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TALK ASIA

Interview with Actor and Filmmaker, Andy Garcia

Aired November 30, 2012 - 05:30:00   ET

THIS IS A RUSH TRANSCRIPT. THIS COPY MAY NOT BE IN ITS FINAL FORM AND MAY BE UPDATED.


(BEGIN VIDEO CLIP)

STAN GRANT, SENIOR INTERNATIONAL CORRESPONDENT, CNN INTERNATIONAL (voiceover): He's one of Tinsel Town's most enduring stars.

ANDY GARCIA, ACTOR: This much better than you, you stinking Irish pig.

SEAN CONNERY, ACTOR: Oh, I like him.

GRANT (voiceover): Thrust into the limelight for his role as the sharpshooting Italian cop in the Oscar nominated film, "The Untouchables".

GARCIA: All I want to do is protect you from these guys and you I can do that.

AL PACINO, ACTOR: You can do that?

GARCIA: Yeah, I can do that.

GRANT (voiceover): Andy Garcia then snagged his own Academy Award nomination playing Sonny Corleone's illegitimate son, Vincent Mancini, in the final chapter of the Godfather Trilogy.

GARCIA: I know everything that's happening in my hotels.

GEORGE CLOONEY, ACTOR: So I should put those towels back?

GARCIA: No, the towels you can keep.

GRANT (voiceover): More recently, Garcia shined on the silver screen alongside Hollywood heavyweights as the ruthless Los Vegas casino owner, Terry Benedict in "Ocean's Eleven" and its sequels.

This week on "Talk Asia", Anna Coren meets the Hollywood veteran in China as he opens up about one of his off-screen passions.

GARCIA: It's a jealous mistress.

(LAUGHTER)

GRANT (voiceover): His affection for his native home (ph).

GARCIA: It's like impossible love, you know? You can love her, but you can't be with her.

GRANT (voiceover): And his latest project.

ANNA COREN, INTERNATIONAL CORRESPONDENT, CNN INTERNATIONAL: So when someone like Anthony Hopkins agrees to star in your film, how does that feel?

GARCIA: Somebody up there likes me.

(END VIDEO CLIP)

COREN: Andy Garcia, welcome to "Talk Asia".

GARCIA: Thank you. Thanks for having me.

COREN: And welcome to China. You've had an amazing career over the past 30 years.

GARCIA: Thank you, thank you.

COREN: Starring in something like 40 movies. That is an extraordinary amount of work.

GARCIA: I've been blessed. I've been blessed that God gave me the fortitude to be persistent with it, you know. Because it's a learning curve. You know, you start out and it's very difficult to get work as an actor. And you get turned down a lot and it takes a long time to work your way through the obstacles.

COREN: What do you believe is the reason for your success?

GARCIA: Well, I think study and preparation and persistence. What my father used to say to me as a young man - he gave me a little quote of his that I've always cherished. He said, "Never take a step backward, not even to gain momentum". And pretty much, that's been my philosophy, you know.

And what I try to sort of hand down to my kids. You know, that it's - you have to prepare yourself for what you want to do with passion, but you also have to be very persistent and be steady as she goes, because you'll encounter a lot of obstacles. And, in the case of the auditioning process, there'll be a lot of "Thank you very much for coming in" and, you know, a lot of that stuff. And you got to work your way through it, you know?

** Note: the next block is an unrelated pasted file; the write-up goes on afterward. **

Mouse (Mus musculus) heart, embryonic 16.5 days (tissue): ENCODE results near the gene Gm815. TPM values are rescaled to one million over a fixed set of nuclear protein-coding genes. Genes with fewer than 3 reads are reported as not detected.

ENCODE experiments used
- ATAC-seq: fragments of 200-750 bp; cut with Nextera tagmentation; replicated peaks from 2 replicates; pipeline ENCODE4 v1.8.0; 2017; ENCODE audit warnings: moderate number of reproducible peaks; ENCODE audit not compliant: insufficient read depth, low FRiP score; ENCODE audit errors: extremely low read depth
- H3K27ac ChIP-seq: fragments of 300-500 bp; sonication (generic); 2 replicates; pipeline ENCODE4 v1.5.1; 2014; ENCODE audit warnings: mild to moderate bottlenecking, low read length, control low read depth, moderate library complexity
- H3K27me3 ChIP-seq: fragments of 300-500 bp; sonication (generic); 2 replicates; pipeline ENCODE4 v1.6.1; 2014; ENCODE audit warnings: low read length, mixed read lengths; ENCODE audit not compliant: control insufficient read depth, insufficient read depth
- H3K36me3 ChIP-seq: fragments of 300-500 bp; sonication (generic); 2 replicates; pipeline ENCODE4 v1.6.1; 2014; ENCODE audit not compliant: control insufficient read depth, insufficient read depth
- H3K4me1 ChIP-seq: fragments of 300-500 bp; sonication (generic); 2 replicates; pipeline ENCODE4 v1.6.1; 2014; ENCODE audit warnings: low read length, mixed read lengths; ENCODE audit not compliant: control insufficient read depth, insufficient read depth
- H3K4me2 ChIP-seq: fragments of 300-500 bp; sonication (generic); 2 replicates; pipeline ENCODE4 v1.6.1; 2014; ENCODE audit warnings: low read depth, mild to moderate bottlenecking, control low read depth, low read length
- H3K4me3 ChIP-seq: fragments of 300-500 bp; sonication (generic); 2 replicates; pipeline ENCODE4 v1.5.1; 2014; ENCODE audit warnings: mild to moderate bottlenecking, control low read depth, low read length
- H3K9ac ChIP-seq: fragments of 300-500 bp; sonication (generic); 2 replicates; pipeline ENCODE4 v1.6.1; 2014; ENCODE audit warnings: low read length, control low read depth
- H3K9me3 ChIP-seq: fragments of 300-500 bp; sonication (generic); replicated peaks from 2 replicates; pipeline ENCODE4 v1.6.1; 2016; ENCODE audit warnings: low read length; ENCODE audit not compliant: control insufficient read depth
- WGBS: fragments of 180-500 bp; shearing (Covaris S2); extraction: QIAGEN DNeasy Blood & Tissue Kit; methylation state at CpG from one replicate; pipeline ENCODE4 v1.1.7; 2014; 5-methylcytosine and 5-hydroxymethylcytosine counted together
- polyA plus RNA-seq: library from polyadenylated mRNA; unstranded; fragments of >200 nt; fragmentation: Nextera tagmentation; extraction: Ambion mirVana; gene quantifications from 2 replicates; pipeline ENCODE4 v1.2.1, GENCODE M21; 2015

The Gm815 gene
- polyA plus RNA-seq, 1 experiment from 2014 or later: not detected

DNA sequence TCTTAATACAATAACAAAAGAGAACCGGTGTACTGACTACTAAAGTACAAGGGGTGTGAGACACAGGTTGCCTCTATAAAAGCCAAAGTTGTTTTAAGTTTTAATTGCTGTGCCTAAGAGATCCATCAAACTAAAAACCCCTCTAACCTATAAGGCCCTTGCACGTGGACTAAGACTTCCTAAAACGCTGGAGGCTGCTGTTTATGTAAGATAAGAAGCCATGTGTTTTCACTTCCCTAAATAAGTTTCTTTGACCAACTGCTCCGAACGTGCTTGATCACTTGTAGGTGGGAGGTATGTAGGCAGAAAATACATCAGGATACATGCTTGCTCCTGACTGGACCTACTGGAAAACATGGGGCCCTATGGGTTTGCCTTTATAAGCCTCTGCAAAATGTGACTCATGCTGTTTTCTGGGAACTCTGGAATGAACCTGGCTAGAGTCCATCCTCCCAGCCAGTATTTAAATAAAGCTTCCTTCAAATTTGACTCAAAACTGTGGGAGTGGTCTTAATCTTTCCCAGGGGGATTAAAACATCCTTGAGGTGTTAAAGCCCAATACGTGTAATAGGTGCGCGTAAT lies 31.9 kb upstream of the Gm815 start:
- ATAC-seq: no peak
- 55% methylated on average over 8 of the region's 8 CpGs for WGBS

COREN: And you were born in Havana, Cuba.

GARCIA: Yes, I was.

COREN: Just before the Cuban Revolution kicked off.

GARCIA: Ah, well, I was born in '56, so it was - you know, the Revolution was - well, it started around '57 or so. But Castro came into power '58, '59. You know, New Year's Eve, actually.

COREN: And you stayed in Cuba until the age of five. What were your -

GARCIA: Five and a half, yes. Four and a half years under the Castro Regime, yes.

COREN: What were your memories of that time?

GARCIA: There was a fervor of transformation and propaganda and the indoctrination process started very early on. Even if you weren't in school, you were receiving the energy. I remember my mother tells me that she - my father came home one day and she said, "We need to leave the country". And my father was kind of going, "I know, but let's see what happens".

And she says, "Look at your son". He says, "I came home, your son was marching today and he was humming "The Internationale". You know, which is the Communist, sort of, theme song, you know. And so, you know, my family just, you know, they wanted to get us out of there.

COREN: Well, your family, like thousands of other Cubans, fled to the United States.

GARCIA: Yes.

COREN: Was that a tough time?

GARCIA: Well, for me, I didn't - initially it wasn't a thing where I felt where I was going to be there. It was like a - I thought it was just like a vacation, you know. It wasn't presented as though we were moving there for good. I think the hope of all the exiles that left was to return. You know, it was a temporary thing and no one felt that he could sustain that kind of dogma that he was putting together.

And we all lived in a one-bedroom apartment. Six of us. And it was like, you know, it was an adventure. So I had a great upbringing, really, in America. And I grew up in a predominantly small exile community and Jewish-American community in Miami Beach. And I had a great childhood, you know. And I was fortunate that my parents, you know, had the courage to start over from scratch, you know, and bring us out. Because if that wouldn't have happened, I wouldn't be talking to you right now.

COREN: Well, after almost 50 years, Fidel Castro handed over power to his brother in 2008. Do you think that Cuba has changed under Raul Castro?